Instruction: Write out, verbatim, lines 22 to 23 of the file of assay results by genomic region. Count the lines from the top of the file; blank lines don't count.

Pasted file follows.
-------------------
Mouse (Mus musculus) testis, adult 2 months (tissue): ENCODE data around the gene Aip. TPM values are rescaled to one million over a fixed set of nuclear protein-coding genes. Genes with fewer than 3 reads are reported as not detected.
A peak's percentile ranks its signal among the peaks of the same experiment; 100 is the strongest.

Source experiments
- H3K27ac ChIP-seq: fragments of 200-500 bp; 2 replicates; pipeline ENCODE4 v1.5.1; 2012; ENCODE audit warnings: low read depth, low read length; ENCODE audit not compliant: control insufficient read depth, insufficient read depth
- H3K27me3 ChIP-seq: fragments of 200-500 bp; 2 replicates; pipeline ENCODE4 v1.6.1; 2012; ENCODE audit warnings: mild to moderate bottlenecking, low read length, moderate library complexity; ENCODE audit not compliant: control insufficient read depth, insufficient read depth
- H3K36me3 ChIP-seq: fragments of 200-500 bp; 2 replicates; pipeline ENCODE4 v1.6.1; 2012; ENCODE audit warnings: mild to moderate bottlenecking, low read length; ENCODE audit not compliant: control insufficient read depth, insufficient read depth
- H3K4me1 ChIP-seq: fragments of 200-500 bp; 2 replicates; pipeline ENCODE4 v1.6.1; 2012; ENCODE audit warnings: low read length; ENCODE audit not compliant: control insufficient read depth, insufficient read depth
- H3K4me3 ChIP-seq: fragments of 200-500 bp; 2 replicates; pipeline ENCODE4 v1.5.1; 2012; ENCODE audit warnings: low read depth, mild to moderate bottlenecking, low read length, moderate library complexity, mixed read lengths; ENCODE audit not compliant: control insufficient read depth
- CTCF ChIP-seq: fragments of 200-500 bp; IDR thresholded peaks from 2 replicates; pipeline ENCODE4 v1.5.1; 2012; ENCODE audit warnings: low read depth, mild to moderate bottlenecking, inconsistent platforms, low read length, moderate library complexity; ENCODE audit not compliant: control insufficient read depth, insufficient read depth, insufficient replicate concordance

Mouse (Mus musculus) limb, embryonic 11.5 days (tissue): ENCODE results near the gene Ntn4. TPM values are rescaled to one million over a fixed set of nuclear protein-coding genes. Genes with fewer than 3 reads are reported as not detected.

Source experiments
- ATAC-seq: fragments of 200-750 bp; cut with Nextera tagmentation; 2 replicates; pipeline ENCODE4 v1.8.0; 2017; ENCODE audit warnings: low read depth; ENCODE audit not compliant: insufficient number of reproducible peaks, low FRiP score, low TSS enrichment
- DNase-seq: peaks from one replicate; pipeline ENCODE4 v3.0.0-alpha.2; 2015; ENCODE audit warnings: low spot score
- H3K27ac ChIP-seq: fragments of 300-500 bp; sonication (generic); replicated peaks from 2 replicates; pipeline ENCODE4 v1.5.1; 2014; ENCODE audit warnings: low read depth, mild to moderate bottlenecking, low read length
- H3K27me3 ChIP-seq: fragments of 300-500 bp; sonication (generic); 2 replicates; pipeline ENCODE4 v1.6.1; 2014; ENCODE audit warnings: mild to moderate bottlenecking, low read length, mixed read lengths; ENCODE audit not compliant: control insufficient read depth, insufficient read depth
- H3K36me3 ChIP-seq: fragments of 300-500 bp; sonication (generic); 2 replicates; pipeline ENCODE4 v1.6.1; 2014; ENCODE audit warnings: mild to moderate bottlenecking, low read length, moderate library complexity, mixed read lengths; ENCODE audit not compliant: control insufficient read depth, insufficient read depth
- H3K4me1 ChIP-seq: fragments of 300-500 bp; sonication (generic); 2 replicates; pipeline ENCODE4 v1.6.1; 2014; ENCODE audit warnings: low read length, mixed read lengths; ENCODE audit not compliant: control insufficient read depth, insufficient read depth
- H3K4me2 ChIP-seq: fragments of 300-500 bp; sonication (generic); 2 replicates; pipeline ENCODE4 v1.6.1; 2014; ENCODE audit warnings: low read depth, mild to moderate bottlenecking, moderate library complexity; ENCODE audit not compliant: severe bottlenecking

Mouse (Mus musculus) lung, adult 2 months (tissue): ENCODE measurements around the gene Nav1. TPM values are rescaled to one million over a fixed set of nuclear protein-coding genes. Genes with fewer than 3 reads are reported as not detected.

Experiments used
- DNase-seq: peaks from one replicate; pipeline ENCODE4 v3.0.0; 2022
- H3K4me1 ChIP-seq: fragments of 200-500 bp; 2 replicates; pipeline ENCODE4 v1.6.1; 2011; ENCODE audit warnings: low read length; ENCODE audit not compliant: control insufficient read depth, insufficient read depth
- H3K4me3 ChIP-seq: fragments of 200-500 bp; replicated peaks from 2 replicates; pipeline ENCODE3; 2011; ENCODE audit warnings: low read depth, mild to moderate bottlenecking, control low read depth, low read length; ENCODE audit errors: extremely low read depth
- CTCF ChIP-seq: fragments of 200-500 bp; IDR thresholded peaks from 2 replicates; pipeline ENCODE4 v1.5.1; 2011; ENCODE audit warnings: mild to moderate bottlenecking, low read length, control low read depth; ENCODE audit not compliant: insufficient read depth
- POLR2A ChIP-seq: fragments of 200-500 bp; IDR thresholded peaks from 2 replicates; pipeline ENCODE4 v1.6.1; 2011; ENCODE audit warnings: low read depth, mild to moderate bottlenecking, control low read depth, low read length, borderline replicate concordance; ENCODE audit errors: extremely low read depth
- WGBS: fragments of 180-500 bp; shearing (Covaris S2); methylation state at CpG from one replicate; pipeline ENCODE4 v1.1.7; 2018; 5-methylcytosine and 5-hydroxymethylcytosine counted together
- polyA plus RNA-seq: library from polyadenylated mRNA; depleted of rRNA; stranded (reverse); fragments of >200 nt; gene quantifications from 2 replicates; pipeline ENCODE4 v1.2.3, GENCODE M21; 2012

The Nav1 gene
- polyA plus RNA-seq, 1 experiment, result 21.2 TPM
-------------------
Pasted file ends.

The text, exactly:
- H3K4me1 ChIP-seq: fragments of 200-500 bp; 2 replicates; pipeline ENCODE4 v1.6.1; 2011; ENCODE audit warnings: low read length; ENCODE audit not compliant: control insufficient read depth, insufficient read depth
- H3K4me3 ChIP-seq: fragments of 200-500 bp; replicated peaks from 2 replicates; pipeline ENCODE3; 2011; ENCODE audit warnings: low read depth, mild to moderate bottlenecking, control low read depth, low read length; ENCODE audit errors: extremely low read depth